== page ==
80. There has been a constant rise in demand of the product concerned throughout the injury period. Therefore, decline in demand is not a possible reason of injury to the Domestic Industry.

c. Trade restrictive practices of and competition between the foreign and domestic producers

81. There is no trade restrictive practice, which could have contributed to the injury to the Domestic Industry as the raw materials as well as the subject goods are freely importable in the country.

d. Export performance of the domestic industry

82. The injury analysis has been carried out by the Authority taking into consideration domestic operations of domestic industry only. Therefore, performance in the export market has not affected the present injury analysis.

83. It is, thus, noted that listed known other factors do not show that the domestic industry could have suffered injury on account of them. None of the interested parties has also provided any evidence to suggest that the material injury caused to the Domestic Industry is attributable to other known factors.

G.3.5 INJURY MARGIN

84. The injury margin for cooperative producers/exporters and other producers/exporters are determined as :

.No. Country Producer NIP (US$/MT) Landed
Value
(US$/MT)
Injury
Margin
(US$/MT)
Injury
Margin %
Injury
Margin
Range %
1 Singapore M/s Shell
Eastern
Petroleum
(Pte) Ltd
*** *** *** *** 0-20
2 Singapore Other
producers
and
exporters
*** *** *** *** 20-40

85. It is noted that injury margin is positive and significant for cooperating producer and exporter from the subject country for POI.

Conclusion by the Authority on injury and causal link

86. It is observed that due to existing anti-dumping duties, there has been a decline in the volume of imports from Singapore. Imports are undercutting the prices of the domestic industry during the The underselling margin is also positive and significant from Singapore. Further, the financial health of the domestic industry remained negative in spite of improvement in production and sales due to the price effects from imports of Singapore. The Domestic Industry is still incurring losses, which shows that the Domestic Industry is still suffering injury due to imports from Singapore.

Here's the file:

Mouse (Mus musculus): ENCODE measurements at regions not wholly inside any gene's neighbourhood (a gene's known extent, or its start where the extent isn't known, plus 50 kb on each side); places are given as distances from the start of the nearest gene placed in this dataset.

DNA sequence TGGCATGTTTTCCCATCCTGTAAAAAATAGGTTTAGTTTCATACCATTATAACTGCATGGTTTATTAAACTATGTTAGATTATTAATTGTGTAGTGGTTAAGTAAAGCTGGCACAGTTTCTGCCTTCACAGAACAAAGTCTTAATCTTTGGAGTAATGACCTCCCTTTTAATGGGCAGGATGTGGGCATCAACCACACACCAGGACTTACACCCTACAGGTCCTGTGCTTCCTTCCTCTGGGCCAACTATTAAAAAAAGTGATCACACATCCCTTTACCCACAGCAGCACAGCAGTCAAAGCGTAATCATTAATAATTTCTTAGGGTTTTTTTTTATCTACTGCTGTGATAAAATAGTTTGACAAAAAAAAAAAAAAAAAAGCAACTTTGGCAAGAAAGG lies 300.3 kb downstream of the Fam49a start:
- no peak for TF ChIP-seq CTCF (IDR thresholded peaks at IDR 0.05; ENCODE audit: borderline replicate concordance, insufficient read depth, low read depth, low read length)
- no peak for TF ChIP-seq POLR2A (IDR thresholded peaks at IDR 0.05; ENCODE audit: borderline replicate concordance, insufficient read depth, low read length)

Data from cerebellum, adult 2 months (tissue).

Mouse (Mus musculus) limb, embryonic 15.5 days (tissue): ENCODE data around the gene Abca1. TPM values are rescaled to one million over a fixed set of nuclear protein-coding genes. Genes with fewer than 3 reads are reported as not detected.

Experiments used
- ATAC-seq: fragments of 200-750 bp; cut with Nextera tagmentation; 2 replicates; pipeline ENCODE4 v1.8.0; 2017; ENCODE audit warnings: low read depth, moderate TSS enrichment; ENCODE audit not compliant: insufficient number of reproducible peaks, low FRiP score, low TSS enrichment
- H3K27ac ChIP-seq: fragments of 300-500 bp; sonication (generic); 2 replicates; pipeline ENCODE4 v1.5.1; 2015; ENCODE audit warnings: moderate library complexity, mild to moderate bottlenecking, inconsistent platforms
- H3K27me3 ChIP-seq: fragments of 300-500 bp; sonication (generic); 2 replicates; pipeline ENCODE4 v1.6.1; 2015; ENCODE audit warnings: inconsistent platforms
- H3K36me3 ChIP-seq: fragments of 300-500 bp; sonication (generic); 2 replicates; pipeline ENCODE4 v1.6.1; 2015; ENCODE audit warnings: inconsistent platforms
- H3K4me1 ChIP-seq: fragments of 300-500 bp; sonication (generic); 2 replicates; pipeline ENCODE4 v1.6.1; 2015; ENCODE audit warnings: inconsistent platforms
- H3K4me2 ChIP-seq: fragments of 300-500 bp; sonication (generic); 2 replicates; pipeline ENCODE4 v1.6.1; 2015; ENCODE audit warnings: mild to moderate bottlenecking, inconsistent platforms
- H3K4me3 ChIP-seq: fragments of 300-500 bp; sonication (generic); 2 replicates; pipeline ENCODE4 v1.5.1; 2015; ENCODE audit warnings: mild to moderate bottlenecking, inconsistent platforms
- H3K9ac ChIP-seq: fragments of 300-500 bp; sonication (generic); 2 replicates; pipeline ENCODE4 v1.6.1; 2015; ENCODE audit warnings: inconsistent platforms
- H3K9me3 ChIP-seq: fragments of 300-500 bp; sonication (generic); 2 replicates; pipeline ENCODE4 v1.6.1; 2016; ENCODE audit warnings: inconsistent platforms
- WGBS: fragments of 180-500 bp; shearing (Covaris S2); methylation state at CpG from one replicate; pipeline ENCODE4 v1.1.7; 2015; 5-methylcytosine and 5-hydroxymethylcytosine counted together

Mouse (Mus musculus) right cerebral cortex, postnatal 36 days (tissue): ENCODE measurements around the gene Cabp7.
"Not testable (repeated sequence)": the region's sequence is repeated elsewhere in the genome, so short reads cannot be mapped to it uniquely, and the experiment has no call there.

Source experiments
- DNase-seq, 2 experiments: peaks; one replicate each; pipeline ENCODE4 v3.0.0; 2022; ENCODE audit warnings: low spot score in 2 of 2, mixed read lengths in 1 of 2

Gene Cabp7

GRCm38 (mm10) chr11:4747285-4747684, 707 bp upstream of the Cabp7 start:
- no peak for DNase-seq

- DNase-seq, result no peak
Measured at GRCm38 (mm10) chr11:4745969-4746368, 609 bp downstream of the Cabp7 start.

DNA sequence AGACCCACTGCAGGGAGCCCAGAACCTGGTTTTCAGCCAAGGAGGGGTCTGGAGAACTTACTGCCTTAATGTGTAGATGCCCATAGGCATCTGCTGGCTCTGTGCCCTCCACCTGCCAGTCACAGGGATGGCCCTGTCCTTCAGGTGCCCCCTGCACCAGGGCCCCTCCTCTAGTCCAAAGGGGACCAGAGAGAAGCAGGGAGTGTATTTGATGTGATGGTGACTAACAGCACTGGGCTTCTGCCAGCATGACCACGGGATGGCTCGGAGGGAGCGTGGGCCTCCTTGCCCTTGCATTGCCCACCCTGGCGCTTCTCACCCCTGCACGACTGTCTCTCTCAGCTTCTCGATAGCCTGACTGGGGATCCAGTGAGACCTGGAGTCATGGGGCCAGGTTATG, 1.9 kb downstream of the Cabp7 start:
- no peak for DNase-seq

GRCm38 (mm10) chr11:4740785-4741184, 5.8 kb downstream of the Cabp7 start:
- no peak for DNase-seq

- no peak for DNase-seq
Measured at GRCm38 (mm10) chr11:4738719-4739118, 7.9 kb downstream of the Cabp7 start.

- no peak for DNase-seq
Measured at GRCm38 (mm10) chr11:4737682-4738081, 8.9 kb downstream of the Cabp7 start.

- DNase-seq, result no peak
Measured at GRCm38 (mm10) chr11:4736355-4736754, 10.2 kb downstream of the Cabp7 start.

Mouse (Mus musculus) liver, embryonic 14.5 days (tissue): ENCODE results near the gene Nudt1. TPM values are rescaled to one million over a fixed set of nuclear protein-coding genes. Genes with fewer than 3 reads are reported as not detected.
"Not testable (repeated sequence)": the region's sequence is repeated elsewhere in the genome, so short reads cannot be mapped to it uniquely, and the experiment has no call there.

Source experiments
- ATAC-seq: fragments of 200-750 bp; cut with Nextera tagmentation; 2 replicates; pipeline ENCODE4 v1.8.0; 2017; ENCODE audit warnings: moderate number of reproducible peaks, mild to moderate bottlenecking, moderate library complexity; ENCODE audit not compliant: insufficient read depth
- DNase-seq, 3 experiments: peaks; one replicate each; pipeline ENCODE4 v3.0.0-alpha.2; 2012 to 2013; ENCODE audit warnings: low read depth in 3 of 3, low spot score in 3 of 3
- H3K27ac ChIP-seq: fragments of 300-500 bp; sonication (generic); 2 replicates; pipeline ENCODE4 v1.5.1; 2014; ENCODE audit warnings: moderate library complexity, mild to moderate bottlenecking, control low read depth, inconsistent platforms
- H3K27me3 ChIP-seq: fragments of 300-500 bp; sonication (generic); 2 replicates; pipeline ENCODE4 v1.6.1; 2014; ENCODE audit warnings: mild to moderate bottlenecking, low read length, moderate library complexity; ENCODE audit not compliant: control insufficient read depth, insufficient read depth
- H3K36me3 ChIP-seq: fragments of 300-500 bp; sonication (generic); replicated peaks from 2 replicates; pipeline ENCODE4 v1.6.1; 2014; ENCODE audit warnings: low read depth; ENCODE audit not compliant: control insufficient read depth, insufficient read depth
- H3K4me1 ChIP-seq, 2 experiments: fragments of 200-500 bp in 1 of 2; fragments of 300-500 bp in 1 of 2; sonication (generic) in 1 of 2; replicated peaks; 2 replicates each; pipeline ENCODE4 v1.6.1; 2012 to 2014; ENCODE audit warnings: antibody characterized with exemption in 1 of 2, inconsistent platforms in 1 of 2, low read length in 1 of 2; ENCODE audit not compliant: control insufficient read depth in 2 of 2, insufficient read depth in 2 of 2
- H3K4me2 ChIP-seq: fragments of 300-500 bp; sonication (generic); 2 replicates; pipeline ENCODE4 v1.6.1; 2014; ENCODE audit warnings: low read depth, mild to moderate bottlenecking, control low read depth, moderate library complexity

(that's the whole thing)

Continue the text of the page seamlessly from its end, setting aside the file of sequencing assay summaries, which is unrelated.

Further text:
87. As regards the submissions of the interested parties that data of the Domestic Industry is not correct, it is noted that the Authority has verified the data and only used such verified data / information for the purpose of this disclosure statement.

88. As regards the profitability of the company, it is noted that the Applicant is a multi-product company and to compare profitability of the company with profitability of the product under consideration is incorrect and also not in line with the jurisprudence available on this subject. Further, the Authority is required to examine the performance of the Domestic Industry in respect to domestic like product and not for the company as a whole. Accordingly, the Authority has analyzed the data for this investigation also. Therefore, the contention of the interested parties based on total profitability of the company is not correct.

89. In relation to limited capacity of the Domestic Industry, it is noted that despite limited capacity available with the Domestic Industry, the Domestic Industry still has unutilized capacity to cater to the demand of the PUC. It is also noted that it is the price of imports of subject goods which is restricting the ability of the Domestic Industry from enhancing the capacity and capacity utilization of the domestic like product.

90. As regards the issue of price absorption, it is noted that the Authority has not found any price absorption by the producer / exporter as claimed by the Domestic Industry during the course of the Moreover, the Domestic Industry was also not able to substantiate its allegation during the investigation relating to price absorption.